CIVIL NO. JKB-18-637
Edwin Krell ("Plaintiff") filed a twelve-count complaint against Queen Anne's County ("the County") and nine state and local officials seeking monetary damages stemming from his alleged unlawful arrest in 2015. The counts include five federal claims brought under 42 U.S.C. § 1983 and seven claims arising under Maryland law. Pending before the Court is a motion to dismiss filed by Maryland State Police Trooper Sargent Tyson Brice and Trooper First Class Kyle Braightmeyer ("State Defendants"). Also before the Court is a motion to dismiss and bifurcate filed by the County, Sheriff Gary Hofmann, Warden LaMonte Cooke of Queen Anne's County Detention Center, Corrections Officer Duckery, and Corrections Officer Crabtree ("County Defendants"). Corrections Officer Marcie Hamifee separately moves to dismiss and bifurcate. The motions have been fully briefed, and no hearing is required, Local Rule 105.6 (D. Md. 2016).
State Defendants alternatively move for summary judgment, in support of which they proffer several documents. "A motion styled in this manner implicates the court's discretion under Rule 12(d) of the Federal Rules of Civil Procedure," Sager v. Hous. Comm'n, 855 F. Supp. 2d 524, 542 (D. Md. 2012), which provides that "[i]f, on a motion under Rule 12(b)(6) . . . matters outside the pleadings are presented to and not excluded by the court, the motion must be treated as one for summary judgment under Rule 56," Fed. R. Civ. P. 12(d). "Nevertheless, a district judge has 'complete discretion to determine whether or not to accept the submission of any material beyond the pleadings . . . or to reject it or simply not consider it.'" Sager, 855 F. Supp. 2d at 542 (quoting 5C Charles Alan Wright & Arthur R. Miller, Federal Practice and Procedure § 1366 (3d ed. 2004)). Where, as here, Plaintiff has had no opportunity to undertake discovery, the Court is loath to force Plaintiff into a summary-judgment posture. Cf. Harrods Ltd. v. Sixty Internet Domain Names, 302 F.3d 214, 244 (4th Cir. 2002) ("Generally speaking, 'summary judgment [must] be refused where the nonmoving party has not had the opportunity to discover information that is essential to his opposition.'" (alteration in original) (quoting Anderson v. Liberty Lobby, Inc., 477 U.S. 242, 250 n.5 (1986)); Minter v. Wells Fargo Bank, N.A., 593 F. Supp. 2d 788, 792 (D. Md. 2009) ("As a general rule, summary judgment is not appropriate prior to the completion of discovery."). The Court will decline to exercise its discretion under Rule 12(d) and will instead evaluate State Defendants' motion under Rules 12(b)(1) and 12(b)(6), excising the proffered documents from its consideration.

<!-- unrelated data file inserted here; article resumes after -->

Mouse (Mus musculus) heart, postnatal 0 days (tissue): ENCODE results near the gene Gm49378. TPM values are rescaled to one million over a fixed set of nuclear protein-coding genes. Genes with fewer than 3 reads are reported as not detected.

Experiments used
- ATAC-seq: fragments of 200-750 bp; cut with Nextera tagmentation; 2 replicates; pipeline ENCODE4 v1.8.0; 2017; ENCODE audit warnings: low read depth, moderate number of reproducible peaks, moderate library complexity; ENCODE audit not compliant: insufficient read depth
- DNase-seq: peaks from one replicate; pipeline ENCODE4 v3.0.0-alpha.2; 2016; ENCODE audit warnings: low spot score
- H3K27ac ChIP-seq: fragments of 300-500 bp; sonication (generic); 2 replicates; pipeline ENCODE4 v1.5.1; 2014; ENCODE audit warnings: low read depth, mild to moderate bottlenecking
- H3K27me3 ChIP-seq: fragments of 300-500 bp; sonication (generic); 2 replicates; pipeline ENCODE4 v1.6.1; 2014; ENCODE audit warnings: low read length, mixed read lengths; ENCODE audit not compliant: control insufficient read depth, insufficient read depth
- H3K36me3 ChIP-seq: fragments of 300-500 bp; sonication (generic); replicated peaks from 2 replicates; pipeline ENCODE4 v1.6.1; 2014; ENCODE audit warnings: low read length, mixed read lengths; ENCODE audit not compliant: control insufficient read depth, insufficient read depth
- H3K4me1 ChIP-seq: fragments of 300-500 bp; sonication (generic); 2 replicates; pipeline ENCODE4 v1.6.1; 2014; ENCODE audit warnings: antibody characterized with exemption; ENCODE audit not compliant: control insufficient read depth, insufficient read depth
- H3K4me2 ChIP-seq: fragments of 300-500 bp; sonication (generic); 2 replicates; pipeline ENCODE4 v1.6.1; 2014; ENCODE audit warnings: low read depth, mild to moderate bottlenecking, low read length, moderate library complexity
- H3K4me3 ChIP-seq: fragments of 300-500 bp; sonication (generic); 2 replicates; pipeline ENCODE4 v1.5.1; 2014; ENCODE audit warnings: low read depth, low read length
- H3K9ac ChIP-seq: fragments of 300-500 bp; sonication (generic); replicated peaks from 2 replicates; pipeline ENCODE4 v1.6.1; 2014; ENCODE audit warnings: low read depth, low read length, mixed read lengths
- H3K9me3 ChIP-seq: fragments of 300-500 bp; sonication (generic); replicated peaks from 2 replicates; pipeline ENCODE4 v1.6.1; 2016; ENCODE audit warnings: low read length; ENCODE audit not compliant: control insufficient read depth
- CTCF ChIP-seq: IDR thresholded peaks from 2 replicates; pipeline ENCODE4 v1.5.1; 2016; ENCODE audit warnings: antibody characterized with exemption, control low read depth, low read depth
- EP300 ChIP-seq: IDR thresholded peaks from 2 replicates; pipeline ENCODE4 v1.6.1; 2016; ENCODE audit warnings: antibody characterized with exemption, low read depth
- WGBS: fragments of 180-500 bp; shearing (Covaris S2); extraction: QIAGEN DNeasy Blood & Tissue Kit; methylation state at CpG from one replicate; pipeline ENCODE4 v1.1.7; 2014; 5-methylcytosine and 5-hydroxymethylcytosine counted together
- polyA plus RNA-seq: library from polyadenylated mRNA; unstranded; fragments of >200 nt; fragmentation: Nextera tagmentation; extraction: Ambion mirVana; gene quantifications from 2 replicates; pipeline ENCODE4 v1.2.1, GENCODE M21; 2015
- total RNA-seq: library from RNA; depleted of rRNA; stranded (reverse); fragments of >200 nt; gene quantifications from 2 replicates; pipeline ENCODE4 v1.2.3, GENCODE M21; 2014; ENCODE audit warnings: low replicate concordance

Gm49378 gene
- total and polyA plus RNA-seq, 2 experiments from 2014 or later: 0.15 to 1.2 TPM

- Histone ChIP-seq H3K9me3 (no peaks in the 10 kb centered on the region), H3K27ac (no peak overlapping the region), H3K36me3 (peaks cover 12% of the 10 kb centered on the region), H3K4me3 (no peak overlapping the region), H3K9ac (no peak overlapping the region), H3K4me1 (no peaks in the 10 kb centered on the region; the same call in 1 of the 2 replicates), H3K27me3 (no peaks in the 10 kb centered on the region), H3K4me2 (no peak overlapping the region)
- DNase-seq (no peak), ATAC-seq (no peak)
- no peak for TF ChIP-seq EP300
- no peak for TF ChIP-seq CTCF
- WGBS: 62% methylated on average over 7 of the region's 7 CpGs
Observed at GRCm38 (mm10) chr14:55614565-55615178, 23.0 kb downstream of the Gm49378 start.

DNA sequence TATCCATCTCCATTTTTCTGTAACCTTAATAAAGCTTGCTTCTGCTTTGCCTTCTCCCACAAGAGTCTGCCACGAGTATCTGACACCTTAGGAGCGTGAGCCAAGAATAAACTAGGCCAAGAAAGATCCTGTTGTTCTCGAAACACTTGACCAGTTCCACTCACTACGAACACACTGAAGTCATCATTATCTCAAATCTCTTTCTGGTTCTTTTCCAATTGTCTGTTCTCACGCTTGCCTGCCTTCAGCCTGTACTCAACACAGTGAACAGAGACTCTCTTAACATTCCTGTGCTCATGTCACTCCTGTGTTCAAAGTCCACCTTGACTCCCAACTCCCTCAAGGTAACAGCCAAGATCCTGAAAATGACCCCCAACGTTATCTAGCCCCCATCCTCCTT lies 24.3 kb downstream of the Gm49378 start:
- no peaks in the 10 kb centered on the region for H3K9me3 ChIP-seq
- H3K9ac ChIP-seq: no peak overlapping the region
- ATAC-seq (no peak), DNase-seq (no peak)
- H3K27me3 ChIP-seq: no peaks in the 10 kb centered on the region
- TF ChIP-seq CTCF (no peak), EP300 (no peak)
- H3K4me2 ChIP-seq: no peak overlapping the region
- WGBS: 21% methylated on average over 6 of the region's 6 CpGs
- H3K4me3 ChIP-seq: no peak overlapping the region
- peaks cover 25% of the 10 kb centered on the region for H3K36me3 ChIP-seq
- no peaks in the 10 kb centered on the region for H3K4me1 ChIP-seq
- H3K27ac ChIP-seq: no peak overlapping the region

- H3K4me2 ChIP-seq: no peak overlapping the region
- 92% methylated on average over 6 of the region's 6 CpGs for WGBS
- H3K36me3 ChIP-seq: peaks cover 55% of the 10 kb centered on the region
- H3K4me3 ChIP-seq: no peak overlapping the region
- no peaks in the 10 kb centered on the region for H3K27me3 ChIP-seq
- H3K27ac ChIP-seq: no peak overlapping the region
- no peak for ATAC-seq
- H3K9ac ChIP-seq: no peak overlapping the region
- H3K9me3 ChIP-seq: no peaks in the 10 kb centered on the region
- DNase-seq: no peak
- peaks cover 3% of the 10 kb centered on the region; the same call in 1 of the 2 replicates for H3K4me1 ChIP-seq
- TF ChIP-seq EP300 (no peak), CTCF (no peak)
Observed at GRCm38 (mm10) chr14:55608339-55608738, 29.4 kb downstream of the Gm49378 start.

For purposes of this Opinion, the Court groups Sheriff Hofmann with the County Defendants because the County Defendants include Sheriff Hofmann in their motion to dismiss; however, the question of whether a sheriff is a state or county official depends on the nature of the allegations against the sheriff. See note 6, infra.
For the reasons set forth below, the Court will grant in part and deny in part the State Defendants' motion and County Defendants' motion, and it will grant Officer Hamifee's motion entirely. I. Allegations of the Complaint
At the motion to dismiss stage, the Court takes the allegations of the complaint as true, see, e.g., Ibarra v. United States, 120 F.3d 472, 474 (4th Cir. 1997), and construes any disputed allegations in the light most favorable to the plaintiff, In re Royal Ahold N.V. Secs. & ERISA Litig., 351 F. Supp. 2d 334, 376 n.32 (D. Md. 2004) ("[R]esolution of [a] factual dispute is inappropriate when ruling on a motion to dismiss . . . ."). Here, the Court summarizes Plaintiff's allegations.